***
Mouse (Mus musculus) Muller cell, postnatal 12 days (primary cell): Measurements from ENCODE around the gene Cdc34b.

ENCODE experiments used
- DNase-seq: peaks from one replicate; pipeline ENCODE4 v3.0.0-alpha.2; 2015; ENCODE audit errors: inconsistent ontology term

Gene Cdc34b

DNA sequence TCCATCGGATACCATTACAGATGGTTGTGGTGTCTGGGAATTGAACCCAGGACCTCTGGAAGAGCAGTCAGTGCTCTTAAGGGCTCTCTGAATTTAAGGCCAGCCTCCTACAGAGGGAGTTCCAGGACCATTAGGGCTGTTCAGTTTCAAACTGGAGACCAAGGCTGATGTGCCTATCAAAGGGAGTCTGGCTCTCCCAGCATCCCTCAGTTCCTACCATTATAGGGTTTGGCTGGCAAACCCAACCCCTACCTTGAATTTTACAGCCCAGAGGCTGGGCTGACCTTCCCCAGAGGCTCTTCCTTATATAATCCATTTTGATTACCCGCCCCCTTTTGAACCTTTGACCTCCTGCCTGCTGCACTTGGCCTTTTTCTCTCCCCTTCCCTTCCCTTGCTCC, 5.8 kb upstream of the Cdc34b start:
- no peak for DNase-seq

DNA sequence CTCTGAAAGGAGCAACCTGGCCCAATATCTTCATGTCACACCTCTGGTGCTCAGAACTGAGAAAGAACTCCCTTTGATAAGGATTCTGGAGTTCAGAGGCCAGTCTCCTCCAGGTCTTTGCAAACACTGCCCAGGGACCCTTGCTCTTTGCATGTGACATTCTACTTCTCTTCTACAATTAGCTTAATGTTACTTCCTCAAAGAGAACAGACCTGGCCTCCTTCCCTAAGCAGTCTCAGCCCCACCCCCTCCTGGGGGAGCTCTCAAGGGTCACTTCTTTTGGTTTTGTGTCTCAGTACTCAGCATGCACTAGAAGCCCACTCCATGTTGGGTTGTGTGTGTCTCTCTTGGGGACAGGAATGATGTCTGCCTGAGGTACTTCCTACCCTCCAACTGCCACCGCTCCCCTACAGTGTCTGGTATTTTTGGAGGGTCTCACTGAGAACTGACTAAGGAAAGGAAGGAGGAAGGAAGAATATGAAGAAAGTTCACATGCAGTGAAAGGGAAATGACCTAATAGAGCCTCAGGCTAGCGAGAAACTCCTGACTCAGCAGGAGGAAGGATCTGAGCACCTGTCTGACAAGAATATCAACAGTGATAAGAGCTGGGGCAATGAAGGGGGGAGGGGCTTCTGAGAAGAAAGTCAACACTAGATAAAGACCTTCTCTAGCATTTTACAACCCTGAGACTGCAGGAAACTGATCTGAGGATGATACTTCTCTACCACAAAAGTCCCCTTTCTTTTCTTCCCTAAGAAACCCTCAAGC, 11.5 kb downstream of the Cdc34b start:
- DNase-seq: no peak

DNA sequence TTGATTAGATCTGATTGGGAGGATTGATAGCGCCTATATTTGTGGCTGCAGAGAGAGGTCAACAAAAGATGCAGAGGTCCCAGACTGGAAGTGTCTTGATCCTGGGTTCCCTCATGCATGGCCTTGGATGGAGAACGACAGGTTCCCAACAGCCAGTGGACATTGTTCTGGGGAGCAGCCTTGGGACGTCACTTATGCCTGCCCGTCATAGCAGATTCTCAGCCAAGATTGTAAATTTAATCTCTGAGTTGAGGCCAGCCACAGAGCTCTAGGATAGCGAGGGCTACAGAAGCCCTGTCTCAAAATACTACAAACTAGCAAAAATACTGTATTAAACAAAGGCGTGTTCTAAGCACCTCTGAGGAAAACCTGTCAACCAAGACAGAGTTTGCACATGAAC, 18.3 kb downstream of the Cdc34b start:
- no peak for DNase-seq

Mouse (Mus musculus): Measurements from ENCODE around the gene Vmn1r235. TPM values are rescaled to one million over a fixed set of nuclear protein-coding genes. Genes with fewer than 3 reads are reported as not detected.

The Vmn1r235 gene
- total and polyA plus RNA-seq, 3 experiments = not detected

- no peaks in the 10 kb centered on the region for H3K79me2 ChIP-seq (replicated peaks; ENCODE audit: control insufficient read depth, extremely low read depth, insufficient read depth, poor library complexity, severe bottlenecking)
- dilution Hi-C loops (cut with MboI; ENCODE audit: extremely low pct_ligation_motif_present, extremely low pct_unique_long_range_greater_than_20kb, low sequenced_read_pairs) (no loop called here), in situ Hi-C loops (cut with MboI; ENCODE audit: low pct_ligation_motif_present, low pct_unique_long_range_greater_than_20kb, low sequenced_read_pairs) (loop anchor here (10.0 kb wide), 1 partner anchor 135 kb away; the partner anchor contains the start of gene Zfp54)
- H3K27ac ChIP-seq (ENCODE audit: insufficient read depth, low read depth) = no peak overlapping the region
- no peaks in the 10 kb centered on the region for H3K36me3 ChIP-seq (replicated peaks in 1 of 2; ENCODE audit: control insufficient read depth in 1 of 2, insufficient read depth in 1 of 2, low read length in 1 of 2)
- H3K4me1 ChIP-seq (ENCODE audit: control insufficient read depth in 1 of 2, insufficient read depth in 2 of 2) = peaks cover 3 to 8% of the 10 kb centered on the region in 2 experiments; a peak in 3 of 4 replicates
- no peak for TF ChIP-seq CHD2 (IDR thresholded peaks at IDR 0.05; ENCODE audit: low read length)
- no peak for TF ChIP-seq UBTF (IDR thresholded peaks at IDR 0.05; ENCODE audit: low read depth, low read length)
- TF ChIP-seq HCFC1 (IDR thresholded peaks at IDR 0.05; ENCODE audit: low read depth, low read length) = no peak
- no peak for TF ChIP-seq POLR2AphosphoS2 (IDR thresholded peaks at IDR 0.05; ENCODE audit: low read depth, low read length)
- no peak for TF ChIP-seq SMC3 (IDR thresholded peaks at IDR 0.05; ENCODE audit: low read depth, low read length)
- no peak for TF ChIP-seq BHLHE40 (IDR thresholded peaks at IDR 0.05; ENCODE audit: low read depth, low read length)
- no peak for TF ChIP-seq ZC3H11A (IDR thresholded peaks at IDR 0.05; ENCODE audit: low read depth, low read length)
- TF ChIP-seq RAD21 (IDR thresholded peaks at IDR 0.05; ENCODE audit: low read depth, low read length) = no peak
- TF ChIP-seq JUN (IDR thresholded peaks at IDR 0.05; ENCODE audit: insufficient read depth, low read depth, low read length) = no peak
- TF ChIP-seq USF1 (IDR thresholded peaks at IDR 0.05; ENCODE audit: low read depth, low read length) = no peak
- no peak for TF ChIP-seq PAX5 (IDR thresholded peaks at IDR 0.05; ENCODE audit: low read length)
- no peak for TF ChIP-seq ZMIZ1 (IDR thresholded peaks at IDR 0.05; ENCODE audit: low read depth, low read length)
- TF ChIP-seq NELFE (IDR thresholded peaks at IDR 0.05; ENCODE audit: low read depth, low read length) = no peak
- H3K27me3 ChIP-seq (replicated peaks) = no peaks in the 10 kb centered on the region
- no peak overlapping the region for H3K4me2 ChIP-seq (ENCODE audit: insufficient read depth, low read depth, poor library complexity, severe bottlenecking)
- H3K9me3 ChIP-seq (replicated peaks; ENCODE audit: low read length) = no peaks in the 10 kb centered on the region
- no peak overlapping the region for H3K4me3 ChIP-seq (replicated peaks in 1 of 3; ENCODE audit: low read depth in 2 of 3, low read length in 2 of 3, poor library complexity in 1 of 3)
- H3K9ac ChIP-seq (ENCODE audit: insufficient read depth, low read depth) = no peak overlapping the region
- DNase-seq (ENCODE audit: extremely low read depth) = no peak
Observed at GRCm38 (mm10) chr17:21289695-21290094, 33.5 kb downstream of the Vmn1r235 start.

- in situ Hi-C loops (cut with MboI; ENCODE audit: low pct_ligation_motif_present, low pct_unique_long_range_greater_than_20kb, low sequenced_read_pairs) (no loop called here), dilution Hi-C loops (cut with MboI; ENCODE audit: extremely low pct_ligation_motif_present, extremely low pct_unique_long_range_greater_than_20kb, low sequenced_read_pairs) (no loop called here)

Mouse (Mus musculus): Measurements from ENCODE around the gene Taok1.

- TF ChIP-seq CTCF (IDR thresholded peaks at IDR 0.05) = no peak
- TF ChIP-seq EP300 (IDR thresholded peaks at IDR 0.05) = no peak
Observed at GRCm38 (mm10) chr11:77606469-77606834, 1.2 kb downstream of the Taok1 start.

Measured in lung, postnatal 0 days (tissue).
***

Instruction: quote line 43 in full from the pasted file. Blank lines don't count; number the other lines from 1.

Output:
Observed at GRCm38 (mm10) chr11:77606469-77606834, 1.2 kb downstream of the Taok1 start.